Outlander: Vengeance is Mine Review

The family that slays rapists together, stays together.

This Outlander review contains spoilers.

Outlander Season 2 Episode 11

As epic as last week’s Battle of Prestonpans was, I will always prefer these more intimate episodes of Outlander. And, by intimate, I mean the episodes that end with a found family killing a team of rapists together. Because, as we all know, the family that slays rapists together, stays together.

But I’m getting ahead of myself. In the wake of Prestonpans, the Jacobite army has made significant headway. They are only five days from London. Unfortunately, there are also three gigantic British armies somewhere between Jacobite camp and the capital city. Prince Charles and Jamie are enthusiastic about going forward and hoping for the best. Everyone else, understandably, isn’t. Even as we cheer for Jamie and Claire it’s hard to hold a grudge against the Jacobite commanders for what is, strategically, probably the right decision. One successful mud battle does not a victorious campaign make, you know?

This isn’t the only problem Team Fraser has. Wary of Jamie’s considerable influence over Prince Charles, the Jacobite commanders craft a plan to get Jamie and his men out of camp before he gives another “You have my sword!” pep talk and gets them all killed. Jamie, Claire, and the rest of the Lallybroch gang give a “good riddance” and make back for Scotland. They don’t get far before a band of British soldiers are upon them. Damn Redcoats.

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Though Team Fraser manages to get away, Rupert is shot in the escape (say what you will about Dougal MacKenzie, but that was some noble, Zorro-like rescuing of Rupert in this urgent, perfectly-paced escape scene) and Claire insists that they must find a place to stop and dig the bullet out if he wants to live. Given that we just lost Angus in a depserately tragic manner last episode, this is not an option.

The gang hunkers down in a seemingly abandoned church, but the British are actually pretty good at their jobs and soon find them, surrounding the structure and insisting the Scots surrender or they will set the entire building on fire, burning everyone inside. This understandably rattles the group enough to get Jamie to start talking surrender, but Claire has to one-up him with her own, better plan. That’s right: She’s pulling the Captured English Gentlewoman act again. (Hey, so far it has a 100 percent success rate.)

Dougal negotiates a deal: all of the men’s lives for Claire’s safety. They turn Claire over, and she is soon “safe” in the hands of the British army. They even deliver her into the hands of an old frenemy: the Duke of Sandringham. At first, it seems like fate has finally dealt Claire a good hand. The Duke claims that he, too, wants to escape from the British army camped out at his house. He helps Claire get a message to Jamie.

Soon, however, the Duke confesses his true nature: he never intended on helping Jamie and Claire. Rather, he hopes to catch Jamie as he tries to rescue his wife and hand them both over to the British army to prove his Loyalist spirit. Unfortunately, for him, he didn’t take into account the wild card that is Mary Hawkins.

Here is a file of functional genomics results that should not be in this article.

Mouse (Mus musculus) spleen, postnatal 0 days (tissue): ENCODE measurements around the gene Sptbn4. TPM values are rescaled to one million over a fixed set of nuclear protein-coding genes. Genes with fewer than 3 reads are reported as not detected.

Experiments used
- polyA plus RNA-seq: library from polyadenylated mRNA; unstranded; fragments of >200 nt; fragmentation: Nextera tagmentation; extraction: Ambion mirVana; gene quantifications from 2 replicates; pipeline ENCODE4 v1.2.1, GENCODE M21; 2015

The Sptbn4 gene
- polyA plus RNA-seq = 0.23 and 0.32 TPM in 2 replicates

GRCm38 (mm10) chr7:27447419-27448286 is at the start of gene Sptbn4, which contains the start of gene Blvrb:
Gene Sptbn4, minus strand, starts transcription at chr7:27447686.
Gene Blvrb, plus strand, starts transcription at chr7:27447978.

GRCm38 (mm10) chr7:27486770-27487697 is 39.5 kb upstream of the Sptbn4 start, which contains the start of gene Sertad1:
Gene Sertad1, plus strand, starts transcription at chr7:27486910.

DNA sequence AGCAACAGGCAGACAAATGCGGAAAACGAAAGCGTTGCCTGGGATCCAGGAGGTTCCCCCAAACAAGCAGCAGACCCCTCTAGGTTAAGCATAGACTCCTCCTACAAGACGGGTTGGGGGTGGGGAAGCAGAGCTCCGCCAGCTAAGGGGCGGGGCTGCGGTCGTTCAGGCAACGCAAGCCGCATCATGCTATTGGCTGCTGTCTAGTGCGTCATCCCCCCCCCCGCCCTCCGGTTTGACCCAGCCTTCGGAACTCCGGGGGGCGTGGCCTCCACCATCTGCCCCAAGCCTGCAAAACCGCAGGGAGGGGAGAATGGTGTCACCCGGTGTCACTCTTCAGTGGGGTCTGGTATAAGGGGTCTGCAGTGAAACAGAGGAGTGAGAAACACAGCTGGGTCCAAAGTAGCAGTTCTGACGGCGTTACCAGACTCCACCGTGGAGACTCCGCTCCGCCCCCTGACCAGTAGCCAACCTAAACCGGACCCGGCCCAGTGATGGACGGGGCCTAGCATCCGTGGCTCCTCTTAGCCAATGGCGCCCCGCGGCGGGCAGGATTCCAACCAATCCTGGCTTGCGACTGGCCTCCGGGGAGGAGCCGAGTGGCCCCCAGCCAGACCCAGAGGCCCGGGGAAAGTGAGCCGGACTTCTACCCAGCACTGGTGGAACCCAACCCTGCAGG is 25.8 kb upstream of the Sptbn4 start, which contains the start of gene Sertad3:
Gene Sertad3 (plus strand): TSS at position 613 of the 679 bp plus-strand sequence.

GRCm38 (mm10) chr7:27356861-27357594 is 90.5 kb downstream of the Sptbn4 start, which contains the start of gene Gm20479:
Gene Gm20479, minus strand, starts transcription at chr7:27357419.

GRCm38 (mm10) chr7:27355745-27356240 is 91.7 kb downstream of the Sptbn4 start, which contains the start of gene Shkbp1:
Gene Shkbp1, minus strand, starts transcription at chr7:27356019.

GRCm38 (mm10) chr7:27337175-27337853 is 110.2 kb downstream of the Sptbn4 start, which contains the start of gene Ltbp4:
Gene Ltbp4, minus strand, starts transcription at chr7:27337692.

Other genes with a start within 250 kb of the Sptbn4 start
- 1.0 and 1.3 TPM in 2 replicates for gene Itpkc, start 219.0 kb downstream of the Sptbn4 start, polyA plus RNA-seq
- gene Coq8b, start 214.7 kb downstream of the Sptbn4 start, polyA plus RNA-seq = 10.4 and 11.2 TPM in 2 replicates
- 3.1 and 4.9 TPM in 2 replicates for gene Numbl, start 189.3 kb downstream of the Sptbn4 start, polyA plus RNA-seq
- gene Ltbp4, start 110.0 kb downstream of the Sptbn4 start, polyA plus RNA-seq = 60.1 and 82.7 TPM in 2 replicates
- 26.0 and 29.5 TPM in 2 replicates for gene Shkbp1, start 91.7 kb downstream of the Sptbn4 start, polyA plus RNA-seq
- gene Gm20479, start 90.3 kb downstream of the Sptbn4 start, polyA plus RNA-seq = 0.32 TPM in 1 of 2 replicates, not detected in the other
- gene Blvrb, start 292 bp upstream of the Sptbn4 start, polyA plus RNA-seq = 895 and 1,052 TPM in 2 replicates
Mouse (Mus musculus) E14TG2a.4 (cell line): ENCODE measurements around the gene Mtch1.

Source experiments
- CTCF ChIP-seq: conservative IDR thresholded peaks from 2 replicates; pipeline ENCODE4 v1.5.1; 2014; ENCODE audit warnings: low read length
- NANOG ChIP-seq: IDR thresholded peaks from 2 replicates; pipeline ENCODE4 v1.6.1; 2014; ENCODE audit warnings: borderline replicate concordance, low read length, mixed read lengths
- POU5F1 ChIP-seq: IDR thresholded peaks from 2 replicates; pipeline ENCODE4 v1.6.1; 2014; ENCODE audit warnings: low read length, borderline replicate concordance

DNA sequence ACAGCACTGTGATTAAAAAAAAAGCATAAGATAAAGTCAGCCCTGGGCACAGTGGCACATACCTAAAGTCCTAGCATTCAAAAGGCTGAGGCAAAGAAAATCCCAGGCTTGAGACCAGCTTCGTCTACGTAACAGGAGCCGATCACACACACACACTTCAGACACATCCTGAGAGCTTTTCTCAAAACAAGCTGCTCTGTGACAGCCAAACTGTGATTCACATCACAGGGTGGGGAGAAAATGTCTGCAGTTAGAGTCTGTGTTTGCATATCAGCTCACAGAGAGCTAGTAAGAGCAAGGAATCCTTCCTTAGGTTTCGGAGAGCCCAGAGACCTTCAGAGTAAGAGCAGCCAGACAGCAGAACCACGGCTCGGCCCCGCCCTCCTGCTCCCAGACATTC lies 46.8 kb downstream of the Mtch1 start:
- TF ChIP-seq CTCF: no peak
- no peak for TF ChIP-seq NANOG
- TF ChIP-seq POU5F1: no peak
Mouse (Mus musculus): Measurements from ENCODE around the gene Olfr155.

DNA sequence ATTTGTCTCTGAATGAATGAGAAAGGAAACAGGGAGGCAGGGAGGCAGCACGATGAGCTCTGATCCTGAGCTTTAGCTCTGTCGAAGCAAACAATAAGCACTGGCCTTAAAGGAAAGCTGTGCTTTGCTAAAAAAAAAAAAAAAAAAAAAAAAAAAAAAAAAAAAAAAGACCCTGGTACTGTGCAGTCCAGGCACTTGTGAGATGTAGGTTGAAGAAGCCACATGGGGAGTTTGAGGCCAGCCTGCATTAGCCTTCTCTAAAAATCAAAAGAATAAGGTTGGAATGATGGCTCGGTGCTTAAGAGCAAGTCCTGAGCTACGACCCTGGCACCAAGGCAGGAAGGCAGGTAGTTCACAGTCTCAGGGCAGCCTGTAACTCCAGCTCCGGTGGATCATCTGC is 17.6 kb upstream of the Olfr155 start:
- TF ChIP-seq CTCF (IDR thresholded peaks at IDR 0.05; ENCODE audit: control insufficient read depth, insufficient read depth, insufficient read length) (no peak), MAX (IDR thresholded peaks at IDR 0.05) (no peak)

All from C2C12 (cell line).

Last time we saw young Mary, she was recovering from her rape in Paris and dealing with a broken heart, courtesy of one Alex Randall (with special assist from Claire). Now, she is staying with her godfather, the Duke, while she waits to be married off to some Loyalist merchant as part of the Duke’s efforts to prove his allegiances. Turns out: Mary has actually been learning from Claire’s fine example. First, she helps Claire warn Jamie that the rescue is a trap. Then, when she learns it was her godfather’s manservant who raped her, she takes her vengeance. A knife to the chest.

Murtagh, who is part of the rescue attempt, follows Mary’s example, chopping off the Duke’s head for good measure and delivering it to the feet of Claire and Mary — his promise of vengeance fulfilled. It is a bloody end to a humorous, yet nefarious character. I will be sad to see him go in a lot of ways — he was always a delight to watch on screen — but he has been sacrificed for a far nobler purpose: a victim’s vengeance.

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Say what you will about the bloody manner of Mary’s vengeance, but not enough TV shows let female victims get this kind of revenge — or any revenge, for that matter — for the all-too-frequent instances of sexual assault in film and TV. Sure, murder is bad, but violence tends to mean something else on-screen than it does in the real world, and I am 100 percent for Mary jabbing a dagger into her rapist’s chest. 

The episode ends with Jamie, Claire, Murtagh, and Mary slipping out into the Scottish night. No doubt this victory will be short-lived. After all, Claire has to end up back in the future before the end of the season with the Jacobite rebellion still failed. But, for now, we should enjoy the wins where we can get them. R.I.P., Duke of Sandringham. You were a hoot, but you also turned out to be pretty evil. 

Memorable Quotes

“Stop being such a hero.” — Dougal’s exasperated instructions to Jamie.

“Am I not Lady Broch Tuarach? Are these men not my responsibility, too?” — Claire

“We will find each other. Trust in that.” — Claire to Jamie

“Bring our lass back safe.” — Dougal to Jamie and Murtagh about Claire’s rescue

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“You could be hanged side-by-side. So romantic.” — The Duke of Sandringham

“I think we’d better go.” — Mary Hawkins, after the killing spree.


4.5 out of 5